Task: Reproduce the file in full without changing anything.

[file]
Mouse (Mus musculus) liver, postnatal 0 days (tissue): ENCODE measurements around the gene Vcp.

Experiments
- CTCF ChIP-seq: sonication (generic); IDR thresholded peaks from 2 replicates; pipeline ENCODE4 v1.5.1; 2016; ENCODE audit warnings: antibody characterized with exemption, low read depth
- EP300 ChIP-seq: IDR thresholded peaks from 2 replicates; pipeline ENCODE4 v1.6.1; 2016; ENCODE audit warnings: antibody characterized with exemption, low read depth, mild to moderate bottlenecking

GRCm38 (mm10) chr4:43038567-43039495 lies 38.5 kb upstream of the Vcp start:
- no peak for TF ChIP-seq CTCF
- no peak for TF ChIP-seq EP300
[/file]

Mouse (Mus musculus) liver, postnatal 0 days (tissue): ENCODE measurements around the gene Vcp.

Experiments
- CTCF ChIP-seq: sonication (generic); IDR thresholded peaks from 2 replicates; pipeline ENCODE4 v1.5.1; 2016; ENCODE audit warnings: antibody characterized with exemption, low read depth
- EP300 ChIP-seq: IDR thresholded peaks from 2 replicates; pipeline ENCODE4 v1.6.1; 2016; ENCODE audit warnings: antibody characterized with exemption, low read depth, mild to moderate bottlenecking

GRCm38 (mm10) chr4:43038567-43039495 lies 38.5 kb upstream of the Vcp start:
- no peak for TF ChIP-seq CTCF
- no peak for TF ChIP-seq EP300